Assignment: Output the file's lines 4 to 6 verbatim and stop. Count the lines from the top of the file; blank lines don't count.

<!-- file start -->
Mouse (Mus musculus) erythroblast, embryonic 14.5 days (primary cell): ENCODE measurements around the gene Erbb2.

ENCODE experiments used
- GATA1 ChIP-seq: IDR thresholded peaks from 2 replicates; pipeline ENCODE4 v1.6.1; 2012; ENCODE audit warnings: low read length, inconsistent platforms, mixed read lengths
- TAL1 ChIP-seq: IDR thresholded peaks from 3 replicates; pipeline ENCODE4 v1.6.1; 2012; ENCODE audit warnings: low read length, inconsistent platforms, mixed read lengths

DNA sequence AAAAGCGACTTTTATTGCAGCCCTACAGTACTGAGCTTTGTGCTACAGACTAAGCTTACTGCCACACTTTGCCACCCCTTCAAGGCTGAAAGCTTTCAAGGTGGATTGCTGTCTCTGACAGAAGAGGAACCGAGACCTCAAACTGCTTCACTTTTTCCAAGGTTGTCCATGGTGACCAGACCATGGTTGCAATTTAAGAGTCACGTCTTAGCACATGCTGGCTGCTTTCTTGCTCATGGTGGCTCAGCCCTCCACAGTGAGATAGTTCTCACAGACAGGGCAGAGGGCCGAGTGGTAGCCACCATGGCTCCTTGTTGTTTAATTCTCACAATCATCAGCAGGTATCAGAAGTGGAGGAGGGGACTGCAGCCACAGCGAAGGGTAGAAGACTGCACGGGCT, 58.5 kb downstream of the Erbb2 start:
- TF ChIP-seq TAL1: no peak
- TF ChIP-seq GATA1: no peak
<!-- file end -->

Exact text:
- TAL1 ChIP-seq: IDR thresholded peaks from 3 replicates; pipeline ENCODE4 v1.6.1; 2012; ENCODE audit warnings: low read length, inconsistent platforms, mixed read lengths

DNA sequence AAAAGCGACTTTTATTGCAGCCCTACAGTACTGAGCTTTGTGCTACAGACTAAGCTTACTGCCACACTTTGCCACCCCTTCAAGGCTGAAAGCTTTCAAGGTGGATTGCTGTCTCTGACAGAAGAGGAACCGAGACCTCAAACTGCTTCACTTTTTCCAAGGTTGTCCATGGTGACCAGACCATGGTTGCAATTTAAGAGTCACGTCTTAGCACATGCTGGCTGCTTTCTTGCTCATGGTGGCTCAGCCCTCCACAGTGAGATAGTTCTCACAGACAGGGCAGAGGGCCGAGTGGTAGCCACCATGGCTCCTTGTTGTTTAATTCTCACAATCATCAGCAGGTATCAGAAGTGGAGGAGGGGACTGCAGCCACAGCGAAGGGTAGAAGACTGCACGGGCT, 58.5 kb downstream of the Erbb2 start:
- TF ChIP-seq TAL1: no peak